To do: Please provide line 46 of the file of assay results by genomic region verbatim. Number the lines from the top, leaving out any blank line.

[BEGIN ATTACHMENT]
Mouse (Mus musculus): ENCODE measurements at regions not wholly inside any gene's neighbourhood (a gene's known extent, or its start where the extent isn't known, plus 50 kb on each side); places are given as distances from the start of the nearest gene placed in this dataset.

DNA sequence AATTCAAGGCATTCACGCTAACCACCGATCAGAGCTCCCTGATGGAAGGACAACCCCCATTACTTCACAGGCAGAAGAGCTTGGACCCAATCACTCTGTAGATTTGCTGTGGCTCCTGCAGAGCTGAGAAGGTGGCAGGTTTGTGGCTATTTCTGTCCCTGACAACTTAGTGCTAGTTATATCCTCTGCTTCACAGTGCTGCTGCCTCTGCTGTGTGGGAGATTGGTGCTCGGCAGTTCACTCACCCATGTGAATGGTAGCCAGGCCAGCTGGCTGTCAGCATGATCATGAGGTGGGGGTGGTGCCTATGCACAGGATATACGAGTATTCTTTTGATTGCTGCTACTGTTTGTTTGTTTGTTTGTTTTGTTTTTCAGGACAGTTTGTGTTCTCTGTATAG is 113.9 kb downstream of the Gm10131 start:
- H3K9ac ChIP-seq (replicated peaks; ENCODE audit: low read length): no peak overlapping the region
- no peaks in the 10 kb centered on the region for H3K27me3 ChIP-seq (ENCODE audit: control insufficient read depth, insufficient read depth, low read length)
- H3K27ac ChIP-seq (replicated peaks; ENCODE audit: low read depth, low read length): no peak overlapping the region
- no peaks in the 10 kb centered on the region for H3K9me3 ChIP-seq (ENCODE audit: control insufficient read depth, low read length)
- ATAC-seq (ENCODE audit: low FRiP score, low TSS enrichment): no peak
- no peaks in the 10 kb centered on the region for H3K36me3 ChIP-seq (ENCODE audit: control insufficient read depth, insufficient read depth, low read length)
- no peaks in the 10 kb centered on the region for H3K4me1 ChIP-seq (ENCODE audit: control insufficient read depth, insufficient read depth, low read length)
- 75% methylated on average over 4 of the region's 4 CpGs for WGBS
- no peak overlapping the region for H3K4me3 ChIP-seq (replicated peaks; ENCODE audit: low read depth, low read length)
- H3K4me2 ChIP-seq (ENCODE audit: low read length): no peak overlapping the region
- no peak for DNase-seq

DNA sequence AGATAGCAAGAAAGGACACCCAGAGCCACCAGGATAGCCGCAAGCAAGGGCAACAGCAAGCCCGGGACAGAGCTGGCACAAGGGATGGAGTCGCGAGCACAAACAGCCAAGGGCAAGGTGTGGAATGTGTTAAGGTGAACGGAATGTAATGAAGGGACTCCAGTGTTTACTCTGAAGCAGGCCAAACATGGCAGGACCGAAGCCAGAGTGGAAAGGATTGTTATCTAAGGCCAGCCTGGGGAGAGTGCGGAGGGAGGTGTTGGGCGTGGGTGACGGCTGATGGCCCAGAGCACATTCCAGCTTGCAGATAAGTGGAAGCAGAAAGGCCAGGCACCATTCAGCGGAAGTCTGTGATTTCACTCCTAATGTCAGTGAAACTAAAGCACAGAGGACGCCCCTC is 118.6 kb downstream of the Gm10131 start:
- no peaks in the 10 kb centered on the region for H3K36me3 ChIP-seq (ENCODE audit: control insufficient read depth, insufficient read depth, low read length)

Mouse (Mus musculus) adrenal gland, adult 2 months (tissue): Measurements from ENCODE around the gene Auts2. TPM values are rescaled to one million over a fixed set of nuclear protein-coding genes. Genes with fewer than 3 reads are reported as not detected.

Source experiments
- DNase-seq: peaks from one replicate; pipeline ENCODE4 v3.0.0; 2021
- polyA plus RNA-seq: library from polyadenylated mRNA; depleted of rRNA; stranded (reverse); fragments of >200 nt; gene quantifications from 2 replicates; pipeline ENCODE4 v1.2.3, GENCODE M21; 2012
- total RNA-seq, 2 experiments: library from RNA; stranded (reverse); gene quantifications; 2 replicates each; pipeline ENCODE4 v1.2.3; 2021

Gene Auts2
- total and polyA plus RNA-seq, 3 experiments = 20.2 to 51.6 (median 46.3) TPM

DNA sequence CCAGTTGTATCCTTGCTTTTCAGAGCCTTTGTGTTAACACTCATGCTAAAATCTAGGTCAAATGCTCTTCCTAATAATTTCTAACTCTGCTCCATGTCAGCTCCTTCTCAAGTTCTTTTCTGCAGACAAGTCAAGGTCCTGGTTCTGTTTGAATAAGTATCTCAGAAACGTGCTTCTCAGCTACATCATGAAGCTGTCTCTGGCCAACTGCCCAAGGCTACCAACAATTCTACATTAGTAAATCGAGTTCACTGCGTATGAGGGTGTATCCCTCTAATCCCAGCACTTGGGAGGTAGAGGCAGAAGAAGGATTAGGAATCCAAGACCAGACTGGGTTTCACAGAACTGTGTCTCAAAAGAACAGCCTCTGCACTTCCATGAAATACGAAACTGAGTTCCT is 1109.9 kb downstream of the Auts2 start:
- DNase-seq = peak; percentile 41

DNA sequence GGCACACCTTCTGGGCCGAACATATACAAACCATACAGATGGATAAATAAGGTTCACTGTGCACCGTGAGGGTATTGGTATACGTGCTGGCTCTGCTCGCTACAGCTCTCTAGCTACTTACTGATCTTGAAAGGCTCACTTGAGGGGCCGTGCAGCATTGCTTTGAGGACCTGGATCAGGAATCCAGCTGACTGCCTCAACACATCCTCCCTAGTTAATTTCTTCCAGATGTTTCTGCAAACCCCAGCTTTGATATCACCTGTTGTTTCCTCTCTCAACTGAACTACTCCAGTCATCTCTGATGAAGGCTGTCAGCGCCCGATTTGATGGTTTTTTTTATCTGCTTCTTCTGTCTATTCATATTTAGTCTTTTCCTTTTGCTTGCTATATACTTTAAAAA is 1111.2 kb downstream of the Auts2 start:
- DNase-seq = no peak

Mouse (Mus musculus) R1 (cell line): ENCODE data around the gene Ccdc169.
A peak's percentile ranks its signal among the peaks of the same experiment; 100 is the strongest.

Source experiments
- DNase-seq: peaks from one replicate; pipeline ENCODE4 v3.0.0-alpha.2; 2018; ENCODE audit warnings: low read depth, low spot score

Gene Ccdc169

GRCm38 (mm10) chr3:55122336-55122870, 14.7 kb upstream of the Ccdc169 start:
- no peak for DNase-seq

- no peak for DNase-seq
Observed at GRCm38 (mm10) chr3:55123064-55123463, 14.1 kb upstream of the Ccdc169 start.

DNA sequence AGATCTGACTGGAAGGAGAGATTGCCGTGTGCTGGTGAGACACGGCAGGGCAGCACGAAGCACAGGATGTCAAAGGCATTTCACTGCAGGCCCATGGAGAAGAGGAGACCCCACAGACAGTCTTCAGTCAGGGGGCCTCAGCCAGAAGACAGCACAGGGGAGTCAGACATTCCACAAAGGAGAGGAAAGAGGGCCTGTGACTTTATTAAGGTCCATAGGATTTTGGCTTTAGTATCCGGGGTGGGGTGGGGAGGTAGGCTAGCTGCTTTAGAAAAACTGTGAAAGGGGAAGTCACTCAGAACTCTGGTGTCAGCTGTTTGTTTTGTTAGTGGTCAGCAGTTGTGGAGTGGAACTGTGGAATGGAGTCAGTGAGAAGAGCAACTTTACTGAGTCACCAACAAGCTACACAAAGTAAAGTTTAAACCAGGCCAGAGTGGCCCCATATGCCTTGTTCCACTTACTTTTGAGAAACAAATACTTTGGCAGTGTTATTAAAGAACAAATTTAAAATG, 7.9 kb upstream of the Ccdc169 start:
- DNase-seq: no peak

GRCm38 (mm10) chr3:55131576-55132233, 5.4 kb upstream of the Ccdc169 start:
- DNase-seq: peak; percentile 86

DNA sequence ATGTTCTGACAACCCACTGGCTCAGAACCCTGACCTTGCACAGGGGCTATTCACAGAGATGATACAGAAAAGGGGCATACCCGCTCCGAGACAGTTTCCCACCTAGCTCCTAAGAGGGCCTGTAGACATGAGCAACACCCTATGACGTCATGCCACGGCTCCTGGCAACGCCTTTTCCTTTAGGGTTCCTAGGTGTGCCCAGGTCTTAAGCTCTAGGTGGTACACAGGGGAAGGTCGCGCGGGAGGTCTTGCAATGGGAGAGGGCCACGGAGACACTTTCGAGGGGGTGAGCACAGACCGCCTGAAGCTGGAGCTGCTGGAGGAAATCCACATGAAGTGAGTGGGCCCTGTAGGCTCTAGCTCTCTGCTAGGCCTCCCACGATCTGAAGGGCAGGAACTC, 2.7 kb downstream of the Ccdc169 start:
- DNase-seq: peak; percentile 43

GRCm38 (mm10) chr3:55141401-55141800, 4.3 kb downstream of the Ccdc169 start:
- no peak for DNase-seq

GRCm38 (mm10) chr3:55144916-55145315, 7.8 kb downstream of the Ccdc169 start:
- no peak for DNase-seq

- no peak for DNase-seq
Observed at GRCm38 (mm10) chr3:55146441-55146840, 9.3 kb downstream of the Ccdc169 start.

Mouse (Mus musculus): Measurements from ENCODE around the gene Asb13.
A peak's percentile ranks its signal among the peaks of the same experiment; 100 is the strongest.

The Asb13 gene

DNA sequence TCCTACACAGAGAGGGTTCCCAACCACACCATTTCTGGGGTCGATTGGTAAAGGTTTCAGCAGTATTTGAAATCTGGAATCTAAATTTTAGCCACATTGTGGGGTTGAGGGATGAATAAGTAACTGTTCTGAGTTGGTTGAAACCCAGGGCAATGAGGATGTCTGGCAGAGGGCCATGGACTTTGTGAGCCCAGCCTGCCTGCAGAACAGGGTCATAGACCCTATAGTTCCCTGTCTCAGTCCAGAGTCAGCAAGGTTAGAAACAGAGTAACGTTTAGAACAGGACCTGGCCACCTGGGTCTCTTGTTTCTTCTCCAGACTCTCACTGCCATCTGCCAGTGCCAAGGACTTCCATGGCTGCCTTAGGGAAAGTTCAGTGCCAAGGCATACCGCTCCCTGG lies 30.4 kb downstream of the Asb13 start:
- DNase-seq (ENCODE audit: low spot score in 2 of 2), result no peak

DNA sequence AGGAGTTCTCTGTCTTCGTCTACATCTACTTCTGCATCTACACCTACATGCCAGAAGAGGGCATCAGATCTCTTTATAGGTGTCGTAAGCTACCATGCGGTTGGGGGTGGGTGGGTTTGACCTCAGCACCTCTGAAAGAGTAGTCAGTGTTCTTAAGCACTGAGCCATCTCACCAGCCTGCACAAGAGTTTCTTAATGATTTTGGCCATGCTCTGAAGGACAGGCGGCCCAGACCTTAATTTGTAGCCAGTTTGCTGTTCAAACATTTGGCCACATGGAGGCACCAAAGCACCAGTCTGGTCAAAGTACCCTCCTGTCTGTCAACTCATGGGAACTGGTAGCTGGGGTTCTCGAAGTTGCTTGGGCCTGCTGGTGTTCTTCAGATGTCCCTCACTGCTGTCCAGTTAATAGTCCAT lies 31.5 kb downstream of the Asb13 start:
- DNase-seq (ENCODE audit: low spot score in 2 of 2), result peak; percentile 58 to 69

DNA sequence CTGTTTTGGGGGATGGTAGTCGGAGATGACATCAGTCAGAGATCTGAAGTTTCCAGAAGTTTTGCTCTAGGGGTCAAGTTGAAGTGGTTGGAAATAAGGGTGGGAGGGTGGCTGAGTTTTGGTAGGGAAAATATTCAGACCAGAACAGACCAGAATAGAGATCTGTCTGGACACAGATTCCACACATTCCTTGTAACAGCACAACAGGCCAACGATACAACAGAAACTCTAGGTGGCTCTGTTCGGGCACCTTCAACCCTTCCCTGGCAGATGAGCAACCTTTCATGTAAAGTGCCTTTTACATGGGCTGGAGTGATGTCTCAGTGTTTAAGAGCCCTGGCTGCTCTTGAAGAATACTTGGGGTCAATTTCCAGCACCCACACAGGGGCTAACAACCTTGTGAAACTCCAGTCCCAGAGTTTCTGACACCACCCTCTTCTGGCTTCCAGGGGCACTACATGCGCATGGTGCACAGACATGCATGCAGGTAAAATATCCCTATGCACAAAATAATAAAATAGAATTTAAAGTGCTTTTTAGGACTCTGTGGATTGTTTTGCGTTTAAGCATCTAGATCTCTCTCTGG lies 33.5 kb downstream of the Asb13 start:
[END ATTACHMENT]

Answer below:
- no peak for DNase-seq